In its aesthetic austerity, Diavolo Dance Theater’s Fearful Symmetries is just the deconstruction of a cube, and Trajectoire is simply the revolution of a large semicircular prism. But when embodied onstage with heart-racing acrobatics, choreographer Jacques Heim’s latest works transcend their exterior geometries to create emotionally charged, adrenaline-infused performances. On tour away from their native Los Angeles, Diavolo will show both performances back-to-back as part Duke Performances spring series at 8 p.m. this Friday and Saturday in Reynolds Industries Theater. One of the few consistently producing LA-based dance companies, Diavolo brings a distinctive West Coast attitude and outlook to Durham.
“LA dance tends to be audience-minded, presentational and has glamorous feeling to it,” said Thomas F. DeFrantz, professor of Dance and African & African American Studies. “LA dance is concerned with connections to the audience. It’s immediate, physical, available, legible.”
No doubt, the circus-sized and elegantly engineered sets are the fulcrums of Diavolo’s distinctly minimalist spectacle. In Fearful Symmetries, bodies vault and tumble over and inside a rotating, scalable jigsaw cube to investigate the relationship between mathematical thought and abstract emotion. Their staple touring work Trajectoire literally hinges upon a 3000-pound, barge-like, teetering behemoth, the exploration of which provokes human conditions of instability, frustration and loss.
Both works are the culmination of years of improvisational trial and error, precise performance and on-the-road revision. Fearful Symmetries, Diavolo’s current headliner, premiered in 2010 as part of the LA Philharmonic’s three-part collaborative commission with Diavolo Dance Theater. Symmetries and its predecessor Foreign Bodies (2007) were originally performed in the open-air Hollywood Bowl, against orchestral compositions by Esa-Pekka Salonen and John Adams, respectively. The final installment of the trilogy, Fluid Infinities, will be set to Phillip Glass’s Symphony No. 3 and is expected to go up this year. Diavolo’s success is a testament not only to their technical expertise, but to trends within the contemporary dance world. DeFrantz noted that Diavolo’s theatrical, acrobatic style is part of a rising mode of Parkour-inspired, ensemble-based dance that looks “almost like extreme sports.”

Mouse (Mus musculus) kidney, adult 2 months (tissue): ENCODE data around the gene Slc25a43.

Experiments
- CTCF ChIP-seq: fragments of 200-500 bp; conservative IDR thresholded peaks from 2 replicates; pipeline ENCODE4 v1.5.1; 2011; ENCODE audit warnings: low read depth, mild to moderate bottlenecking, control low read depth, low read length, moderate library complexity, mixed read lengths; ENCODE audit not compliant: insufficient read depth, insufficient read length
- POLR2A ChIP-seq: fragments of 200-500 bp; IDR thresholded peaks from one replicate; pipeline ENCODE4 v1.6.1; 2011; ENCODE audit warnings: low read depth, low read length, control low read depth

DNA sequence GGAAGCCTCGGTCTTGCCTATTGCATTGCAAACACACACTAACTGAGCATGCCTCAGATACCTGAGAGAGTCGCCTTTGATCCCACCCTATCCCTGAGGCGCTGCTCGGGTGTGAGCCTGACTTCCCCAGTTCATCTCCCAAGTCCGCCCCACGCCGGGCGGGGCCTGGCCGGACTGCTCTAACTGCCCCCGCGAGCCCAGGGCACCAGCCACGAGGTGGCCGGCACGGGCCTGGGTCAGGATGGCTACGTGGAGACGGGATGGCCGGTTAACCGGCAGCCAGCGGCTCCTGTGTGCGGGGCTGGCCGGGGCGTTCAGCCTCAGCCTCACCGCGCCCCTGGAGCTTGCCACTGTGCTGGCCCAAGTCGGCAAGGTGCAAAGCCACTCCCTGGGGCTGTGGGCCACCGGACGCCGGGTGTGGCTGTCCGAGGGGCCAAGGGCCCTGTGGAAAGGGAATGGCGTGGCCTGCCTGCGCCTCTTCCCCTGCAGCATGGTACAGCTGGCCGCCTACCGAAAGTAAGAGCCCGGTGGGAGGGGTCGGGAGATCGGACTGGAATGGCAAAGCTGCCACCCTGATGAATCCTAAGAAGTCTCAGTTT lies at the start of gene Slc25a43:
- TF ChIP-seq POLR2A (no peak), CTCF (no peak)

This type of work, DeFrantz said, is part of “an exciting strain of choreography that has long legs and long roots,” which draws on the experimental groundwork of American choreographers like Loie Fuller and Elizabeth Streb.
Executive Director of Duke Performances Aaron Greenwald said that Diavolo’s work brings to mind the choreographic athleticism of Connecticut-based modern dance company Pilobolus, which has performed numerous times here in Durham at the American Dance Festival.
“This is the company at its most impressive, as part of a history of daredevil dance companies,” Greenwald said. “Diavolo has been better and better, with less ornamentation and more straightforward engagement with complex structure and apparati that they use to their full potential, their creative limit.”